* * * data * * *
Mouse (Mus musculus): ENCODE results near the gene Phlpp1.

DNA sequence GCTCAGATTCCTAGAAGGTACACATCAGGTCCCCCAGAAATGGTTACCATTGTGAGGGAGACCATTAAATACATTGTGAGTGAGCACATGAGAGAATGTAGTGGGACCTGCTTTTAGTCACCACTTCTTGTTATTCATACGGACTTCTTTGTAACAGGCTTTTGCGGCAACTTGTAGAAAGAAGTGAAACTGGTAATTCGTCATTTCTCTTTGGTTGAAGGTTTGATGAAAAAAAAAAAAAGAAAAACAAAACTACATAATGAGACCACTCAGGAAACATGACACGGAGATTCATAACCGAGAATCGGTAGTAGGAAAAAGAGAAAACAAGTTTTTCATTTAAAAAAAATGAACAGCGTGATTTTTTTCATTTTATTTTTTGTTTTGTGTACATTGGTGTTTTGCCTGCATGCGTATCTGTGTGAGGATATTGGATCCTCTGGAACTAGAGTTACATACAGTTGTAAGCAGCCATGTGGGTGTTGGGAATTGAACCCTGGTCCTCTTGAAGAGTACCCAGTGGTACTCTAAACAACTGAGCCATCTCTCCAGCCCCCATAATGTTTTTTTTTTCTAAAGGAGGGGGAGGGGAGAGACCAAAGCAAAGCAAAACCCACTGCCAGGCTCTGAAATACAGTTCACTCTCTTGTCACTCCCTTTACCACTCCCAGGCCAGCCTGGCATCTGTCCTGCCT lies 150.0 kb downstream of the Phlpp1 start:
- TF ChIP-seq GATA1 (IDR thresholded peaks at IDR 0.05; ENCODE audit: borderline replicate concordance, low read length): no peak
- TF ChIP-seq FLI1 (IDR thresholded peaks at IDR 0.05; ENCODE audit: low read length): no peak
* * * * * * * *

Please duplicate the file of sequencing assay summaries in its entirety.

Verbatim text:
Mouse (Mus musculus): ENCODE results near the gene Phlpp1.

DNA sequence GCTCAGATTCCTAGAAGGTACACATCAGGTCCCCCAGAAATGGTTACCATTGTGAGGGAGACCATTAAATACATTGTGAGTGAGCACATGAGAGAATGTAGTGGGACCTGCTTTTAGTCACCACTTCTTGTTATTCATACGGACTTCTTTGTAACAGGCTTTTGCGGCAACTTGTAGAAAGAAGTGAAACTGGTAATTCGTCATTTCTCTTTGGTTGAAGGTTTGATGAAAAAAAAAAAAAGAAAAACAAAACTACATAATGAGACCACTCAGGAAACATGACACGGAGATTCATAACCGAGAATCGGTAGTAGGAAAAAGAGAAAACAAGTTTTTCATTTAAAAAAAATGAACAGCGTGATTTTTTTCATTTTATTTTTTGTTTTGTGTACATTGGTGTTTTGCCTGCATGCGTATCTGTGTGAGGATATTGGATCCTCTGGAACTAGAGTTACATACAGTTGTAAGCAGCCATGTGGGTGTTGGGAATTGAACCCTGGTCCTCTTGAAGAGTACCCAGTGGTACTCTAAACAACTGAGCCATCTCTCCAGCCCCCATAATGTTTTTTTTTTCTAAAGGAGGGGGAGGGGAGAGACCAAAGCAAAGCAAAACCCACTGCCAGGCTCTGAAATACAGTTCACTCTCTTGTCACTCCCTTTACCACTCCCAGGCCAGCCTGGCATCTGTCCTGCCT lies 150.0 kb downstream of the Phlpp1 start:
- TF ChIP-seq GATA1 (IDR thresholded peaks at IDR 0.05; ENCODE audit: borderline replicate concordance, low read length): no peak
- TF ChIP-seq FLI1 (IDR thresholded peaks at IDR 0.05; ENCODE audit: low read length): no peak